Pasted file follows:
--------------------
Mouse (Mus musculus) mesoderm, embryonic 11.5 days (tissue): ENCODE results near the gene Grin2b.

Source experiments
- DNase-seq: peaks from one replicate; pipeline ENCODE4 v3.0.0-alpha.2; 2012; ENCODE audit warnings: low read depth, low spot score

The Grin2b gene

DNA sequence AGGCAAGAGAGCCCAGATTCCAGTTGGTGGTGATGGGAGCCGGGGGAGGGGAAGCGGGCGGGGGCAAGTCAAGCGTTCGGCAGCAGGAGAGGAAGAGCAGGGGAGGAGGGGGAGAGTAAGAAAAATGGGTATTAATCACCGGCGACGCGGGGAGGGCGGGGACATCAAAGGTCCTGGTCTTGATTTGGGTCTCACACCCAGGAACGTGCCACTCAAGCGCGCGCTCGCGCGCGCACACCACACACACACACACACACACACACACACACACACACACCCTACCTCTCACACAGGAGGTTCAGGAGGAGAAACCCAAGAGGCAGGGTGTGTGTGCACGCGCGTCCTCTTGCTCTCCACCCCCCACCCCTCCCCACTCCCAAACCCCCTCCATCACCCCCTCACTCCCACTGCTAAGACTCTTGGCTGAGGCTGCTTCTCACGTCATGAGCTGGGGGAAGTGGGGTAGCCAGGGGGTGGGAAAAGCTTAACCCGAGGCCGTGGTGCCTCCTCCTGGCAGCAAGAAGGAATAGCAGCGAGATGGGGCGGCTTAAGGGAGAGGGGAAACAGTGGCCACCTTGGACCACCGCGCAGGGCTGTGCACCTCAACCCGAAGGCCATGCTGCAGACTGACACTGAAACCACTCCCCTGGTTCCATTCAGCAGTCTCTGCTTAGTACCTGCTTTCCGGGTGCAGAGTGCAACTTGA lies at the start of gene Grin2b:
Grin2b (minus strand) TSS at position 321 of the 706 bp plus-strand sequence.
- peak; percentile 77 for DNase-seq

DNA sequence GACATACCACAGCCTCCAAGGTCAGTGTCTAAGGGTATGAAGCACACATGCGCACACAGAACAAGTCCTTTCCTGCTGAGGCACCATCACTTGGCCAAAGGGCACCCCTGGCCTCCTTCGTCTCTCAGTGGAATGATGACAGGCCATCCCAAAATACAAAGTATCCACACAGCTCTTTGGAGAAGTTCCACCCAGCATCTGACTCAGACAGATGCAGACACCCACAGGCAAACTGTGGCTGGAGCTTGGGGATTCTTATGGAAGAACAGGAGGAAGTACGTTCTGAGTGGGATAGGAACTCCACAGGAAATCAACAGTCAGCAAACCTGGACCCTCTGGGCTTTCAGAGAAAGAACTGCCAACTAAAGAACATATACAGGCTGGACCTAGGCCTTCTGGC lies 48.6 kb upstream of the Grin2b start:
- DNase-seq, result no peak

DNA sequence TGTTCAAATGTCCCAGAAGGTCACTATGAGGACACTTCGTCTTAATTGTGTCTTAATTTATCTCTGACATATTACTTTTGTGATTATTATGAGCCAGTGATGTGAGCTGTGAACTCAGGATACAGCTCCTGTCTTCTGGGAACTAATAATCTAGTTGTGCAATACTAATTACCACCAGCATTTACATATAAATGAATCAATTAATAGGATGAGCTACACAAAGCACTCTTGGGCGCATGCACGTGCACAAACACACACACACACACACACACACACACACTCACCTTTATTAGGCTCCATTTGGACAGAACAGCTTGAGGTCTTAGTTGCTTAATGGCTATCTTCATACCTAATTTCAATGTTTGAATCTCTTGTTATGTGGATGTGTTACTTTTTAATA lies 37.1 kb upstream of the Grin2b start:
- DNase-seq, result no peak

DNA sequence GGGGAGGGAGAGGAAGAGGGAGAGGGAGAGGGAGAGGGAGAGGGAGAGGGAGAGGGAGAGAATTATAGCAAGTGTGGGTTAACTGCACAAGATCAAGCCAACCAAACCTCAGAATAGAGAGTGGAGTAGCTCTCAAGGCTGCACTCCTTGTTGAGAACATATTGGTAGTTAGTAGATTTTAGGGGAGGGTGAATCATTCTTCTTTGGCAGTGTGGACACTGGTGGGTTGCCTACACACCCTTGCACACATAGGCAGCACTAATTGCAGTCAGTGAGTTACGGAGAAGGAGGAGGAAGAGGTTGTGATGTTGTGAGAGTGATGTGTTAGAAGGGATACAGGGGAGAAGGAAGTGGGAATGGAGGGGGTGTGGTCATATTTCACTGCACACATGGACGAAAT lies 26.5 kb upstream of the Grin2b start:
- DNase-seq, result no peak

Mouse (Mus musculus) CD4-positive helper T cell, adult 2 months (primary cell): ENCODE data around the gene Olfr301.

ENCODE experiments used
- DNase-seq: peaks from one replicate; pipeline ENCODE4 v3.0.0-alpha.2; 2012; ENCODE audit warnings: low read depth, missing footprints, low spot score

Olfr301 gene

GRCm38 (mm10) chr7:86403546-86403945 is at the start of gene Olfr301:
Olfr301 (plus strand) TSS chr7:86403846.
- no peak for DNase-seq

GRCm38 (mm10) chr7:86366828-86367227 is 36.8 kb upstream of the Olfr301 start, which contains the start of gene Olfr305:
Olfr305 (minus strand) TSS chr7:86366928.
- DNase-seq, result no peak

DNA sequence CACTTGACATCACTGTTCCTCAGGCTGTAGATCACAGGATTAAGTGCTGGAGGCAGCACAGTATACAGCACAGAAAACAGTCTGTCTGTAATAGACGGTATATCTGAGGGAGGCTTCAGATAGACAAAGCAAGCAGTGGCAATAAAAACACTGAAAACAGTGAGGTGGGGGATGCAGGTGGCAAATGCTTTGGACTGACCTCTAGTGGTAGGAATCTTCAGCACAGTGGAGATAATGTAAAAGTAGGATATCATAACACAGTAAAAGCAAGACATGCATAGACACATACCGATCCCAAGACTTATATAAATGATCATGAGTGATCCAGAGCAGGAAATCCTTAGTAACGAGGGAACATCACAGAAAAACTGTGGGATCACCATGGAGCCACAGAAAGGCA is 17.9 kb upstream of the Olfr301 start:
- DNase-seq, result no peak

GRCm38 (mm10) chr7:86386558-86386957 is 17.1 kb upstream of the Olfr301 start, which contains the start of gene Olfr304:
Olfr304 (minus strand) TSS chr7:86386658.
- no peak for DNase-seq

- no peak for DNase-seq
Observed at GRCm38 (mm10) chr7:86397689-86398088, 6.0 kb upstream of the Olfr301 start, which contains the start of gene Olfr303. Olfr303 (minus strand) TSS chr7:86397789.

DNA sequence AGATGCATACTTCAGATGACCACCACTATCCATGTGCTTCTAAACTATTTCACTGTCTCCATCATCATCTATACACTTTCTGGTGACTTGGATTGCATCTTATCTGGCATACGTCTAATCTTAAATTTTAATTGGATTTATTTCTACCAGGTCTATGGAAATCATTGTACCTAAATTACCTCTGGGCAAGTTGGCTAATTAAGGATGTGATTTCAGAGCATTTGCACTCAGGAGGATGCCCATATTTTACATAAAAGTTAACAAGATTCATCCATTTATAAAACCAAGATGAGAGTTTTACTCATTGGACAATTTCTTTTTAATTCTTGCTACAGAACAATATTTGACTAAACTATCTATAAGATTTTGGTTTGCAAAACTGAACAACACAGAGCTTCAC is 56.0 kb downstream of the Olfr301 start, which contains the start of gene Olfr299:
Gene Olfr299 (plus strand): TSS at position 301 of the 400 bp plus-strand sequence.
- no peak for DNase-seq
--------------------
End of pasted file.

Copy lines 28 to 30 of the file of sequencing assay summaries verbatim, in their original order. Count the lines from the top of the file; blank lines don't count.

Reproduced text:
- no peak for DNase-seq

- no peak for DNase-seq
Observed at GRCm38 (mm10) chr7:86397689-86398088, 6.0 kb upstream of the Olfr301 start, which contains the start of gene Olfr303. Olfr303 (minus strand) TSS chr7:86397789.